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Here's a list of old episodes in date order! There have been some great conversations so feel free to binge them all!
Debbie Levitt is a long-time UX and CX consultant who wants us all to get better at putting our users at the centre of the conversation, rather than paying lip service. She's the author of a few books, including "Customers Know You Suck" and runs a thriving community of UX professionals. Some of the stories from that community have concerned her, alongside the general perceived decline of the strategic role of UX, and she recently came out all guns blazing against continuous discovery, PM-led research, and one particular author who champions it. We spoke about the role of UX and CX in organisations, what's happening to user researchers, and whether PMs are really to blame for it.
In these digital days, it seems like most people think UX people are just there in the corner to colour in people's ideas, but UX should be a strategic role that enables user and customer-focused decision-making and makes sure we always balance our business's needs with those of our users.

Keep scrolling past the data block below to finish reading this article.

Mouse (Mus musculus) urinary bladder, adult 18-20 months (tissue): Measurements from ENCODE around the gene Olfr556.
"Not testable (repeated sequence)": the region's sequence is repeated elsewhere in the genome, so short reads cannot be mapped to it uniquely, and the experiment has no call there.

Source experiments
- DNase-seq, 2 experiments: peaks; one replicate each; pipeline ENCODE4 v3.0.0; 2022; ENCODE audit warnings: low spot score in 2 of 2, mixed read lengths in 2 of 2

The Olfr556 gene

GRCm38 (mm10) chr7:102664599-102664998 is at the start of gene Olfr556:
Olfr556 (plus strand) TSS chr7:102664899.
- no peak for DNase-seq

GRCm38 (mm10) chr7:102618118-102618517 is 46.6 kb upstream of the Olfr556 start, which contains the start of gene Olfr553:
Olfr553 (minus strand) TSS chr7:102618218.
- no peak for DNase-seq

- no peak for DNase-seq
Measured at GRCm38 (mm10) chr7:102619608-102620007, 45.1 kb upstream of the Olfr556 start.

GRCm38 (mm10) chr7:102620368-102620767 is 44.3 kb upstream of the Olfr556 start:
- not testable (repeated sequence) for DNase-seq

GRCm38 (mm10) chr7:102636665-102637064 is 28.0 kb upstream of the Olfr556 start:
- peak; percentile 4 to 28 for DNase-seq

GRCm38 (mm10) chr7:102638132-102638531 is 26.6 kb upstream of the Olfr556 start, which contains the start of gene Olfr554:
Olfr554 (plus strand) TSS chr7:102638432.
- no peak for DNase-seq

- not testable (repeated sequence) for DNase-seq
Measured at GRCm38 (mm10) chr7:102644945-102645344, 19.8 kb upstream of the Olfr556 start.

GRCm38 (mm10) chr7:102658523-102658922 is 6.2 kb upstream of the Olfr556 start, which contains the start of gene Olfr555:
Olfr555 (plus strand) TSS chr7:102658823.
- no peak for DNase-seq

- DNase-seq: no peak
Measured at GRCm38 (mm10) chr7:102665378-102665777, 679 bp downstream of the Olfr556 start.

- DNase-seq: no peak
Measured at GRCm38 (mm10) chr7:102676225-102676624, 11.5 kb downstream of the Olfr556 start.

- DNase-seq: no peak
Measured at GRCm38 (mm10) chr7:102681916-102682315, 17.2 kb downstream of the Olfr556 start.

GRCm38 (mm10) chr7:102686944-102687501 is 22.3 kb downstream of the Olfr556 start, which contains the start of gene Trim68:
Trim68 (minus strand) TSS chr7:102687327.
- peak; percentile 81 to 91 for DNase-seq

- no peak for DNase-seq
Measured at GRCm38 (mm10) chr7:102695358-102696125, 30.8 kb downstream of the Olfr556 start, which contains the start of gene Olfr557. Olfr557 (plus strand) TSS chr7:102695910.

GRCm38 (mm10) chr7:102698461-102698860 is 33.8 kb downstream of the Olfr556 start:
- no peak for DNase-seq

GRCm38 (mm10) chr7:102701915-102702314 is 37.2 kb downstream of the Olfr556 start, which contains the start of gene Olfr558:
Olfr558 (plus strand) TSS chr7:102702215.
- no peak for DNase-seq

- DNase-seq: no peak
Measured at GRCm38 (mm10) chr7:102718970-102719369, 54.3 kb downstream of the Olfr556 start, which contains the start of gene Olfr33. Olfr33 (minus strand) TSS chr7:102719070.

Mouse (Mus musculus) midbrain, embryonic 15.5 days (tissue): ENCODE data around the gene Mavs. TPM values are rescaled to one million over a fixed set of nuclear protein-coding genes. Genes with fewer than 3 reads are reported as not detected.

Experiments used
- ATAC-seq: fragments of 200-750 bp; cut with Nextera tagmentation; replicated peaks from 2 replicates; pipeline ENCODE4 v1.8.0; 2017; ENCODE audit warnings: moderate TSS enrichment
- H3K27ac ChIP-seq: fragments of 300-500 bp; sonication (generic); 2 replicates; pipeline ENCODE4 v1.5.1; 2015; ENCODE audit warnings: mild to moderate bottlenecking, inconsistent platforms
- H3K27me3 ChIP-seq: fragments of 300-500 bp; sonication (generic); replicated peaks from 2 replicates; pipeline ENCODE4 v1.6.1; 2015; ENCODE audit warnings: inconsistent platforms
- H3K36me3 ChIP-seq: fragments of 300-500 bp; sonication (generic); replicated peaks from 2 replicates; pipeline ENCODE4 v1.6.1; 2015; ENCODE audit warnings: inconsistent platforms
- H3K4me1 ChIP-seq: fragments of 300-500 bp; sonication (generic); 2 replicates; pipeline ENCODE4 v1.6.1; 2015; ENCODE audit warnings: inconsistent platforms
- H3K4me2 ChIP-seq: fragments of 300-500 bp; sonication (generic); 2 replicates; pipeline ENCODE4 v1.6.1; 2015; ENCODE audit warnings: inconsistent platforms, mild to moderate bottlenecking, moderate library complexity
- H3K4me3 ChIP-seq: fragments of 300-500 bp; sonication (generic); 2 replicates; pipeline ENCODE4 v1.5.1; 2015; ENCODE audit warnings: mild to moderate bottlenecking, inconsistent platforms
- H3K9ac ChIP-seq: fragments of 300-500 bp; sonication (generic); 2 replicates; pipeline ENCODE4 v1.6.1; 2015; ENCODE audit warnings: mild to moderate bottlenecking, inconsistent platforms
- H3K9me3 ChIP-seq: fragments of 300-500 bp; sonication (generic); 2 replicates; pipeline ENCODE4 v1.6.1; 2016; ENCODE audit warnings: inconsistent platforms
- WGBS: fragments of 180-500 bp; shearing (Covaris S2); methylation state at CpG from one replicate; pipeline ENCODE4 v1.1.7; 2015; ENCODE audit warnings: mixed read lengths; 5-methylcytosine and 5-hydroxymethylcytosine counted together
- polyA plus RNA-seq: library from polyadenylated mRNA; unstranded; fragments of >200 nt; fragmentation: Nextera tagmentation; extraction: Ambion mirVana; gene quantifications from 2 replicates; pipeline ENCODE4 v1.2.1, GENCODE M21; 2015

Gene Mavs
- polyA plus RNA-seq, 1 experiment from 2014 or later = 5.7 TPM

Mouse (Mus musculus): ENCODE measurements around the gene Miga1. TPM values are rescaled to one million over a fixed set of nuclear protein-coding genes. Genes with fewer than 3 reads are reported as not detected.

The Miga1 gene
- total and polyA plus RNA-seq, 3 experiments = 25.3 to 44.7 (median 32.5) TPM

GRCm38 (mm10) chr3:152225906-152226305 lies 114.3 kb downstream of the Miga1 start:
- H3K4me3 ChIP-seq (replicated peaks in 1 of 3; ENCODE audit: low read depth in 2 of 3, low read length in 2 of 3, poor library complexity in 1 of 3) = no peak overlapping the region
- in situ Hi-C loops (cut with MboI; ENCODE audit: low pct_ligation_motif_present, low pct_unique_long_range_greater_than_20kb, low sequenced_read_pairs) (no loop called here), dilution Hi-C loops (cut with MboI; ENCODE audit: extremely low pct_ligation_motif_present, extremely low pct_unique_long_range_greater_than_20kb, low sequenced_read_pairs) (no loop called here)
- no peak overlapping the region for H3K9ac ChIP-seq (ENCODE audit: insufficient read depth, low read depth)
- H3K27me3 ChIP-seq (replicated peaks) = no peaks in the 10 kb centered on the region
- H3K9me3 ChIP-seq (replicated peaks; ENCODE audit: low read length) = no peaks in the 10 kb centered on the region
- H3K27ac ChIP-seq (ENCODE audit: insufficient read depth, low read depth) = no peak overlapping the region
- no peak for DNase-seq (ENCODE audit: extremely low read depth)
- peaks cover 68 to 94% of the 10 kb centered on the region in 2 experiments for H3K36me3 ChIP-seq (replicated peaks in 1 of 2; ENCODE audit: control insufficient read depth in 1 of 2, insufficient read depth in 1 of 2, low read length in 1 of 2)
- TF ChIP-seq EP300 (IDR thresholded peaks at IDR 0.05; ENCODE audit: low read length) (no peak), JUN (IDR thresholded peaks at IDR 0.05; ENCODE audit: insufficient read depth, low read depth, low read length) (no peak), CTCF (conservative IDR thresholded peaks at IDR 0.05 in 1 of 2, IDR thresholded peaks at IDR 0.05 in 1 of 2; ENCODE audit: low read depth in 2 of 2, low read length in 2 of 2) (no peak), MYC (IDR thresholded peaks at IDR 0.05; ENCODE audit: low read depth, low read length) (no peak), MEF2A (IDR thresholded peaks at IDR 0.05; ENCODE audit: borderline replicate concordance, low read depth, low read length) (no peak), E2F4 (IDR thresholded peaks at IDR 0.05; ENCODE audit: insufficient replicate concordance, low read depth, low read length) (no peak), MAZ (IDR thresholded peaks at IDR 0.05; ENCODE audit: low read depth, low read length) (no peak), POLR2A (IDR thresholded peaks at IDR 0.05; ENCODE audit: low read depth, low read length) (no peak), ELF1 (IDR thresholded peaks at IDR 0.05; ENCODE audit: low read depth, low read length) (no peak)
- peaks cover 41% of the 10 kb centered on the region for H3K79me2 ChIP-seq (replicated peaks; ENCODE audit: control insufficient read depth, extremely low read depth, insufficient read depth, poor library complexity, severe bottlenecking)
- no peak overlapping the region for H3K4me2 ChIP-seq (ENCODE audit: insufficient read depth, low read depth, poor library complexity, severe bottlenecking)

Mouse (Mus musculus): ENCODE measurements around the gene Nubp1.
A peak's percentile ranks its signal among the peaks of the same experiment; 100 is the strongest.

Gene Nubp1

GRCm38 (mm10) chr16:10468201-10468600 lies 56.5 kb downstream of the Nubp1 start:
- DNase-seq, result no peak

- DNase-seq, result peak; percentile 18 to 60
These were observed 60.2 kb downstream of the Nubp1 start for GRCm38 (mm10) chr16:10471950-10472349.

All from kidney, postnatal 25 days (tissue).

We've been moving fast and breaking things for long enough now to realise how often it doesn't work. User research feels unconscionably slow to some people, but it doesn't have to be slow, and doing good user research (whoever does it) is an investment in trying to get things right.
Back in the old days, product managers were hiding in the corner with the UX people, as agilists and engineers rode through the company calling all the shots. Now the UX people are hiding with the engineers whilst the PM makes all of the decisions. There's a power imbalance, and it's not a true "trio".
It's not fair or reasonable to lay all of this at the doors of PM thought leaders championing certain approaches. There are plenty of UX thought leaders who champion them too. But, people are getting laid off and at least some of them are blaming PM-led product discovery as the root cause.
Most books have something useful in them, and all approaches can work in some contexts. Debbie has her approach, others have their approaches, and there's no one "right way". But, it's important to make sure that approaches can be challenged, expanded upon, and that the approaches and techniques are described clearly and without room for interpretation.
"Customers Know You Suck is the how-to manual for customer-centric product-market fit. Its highly actionable models, maps, and processes empower everyone to improve the Customer Experience (CX). Learn how to investigate, diagnose, and act on what's blocking teams. Gather the evidence and data that better inform decisions, leading to increased satisfaction, conversion, and loyalty. Use our governance model for implementing and monitoring the progress, success, and failure of internal process changes and experiments."
Debbie is a fan of doing good discovery, naturally. Here's a video of an approach she recommends called the Knowledge Quadrant: Workshop: Discovery Phase - Knowledge Quadrant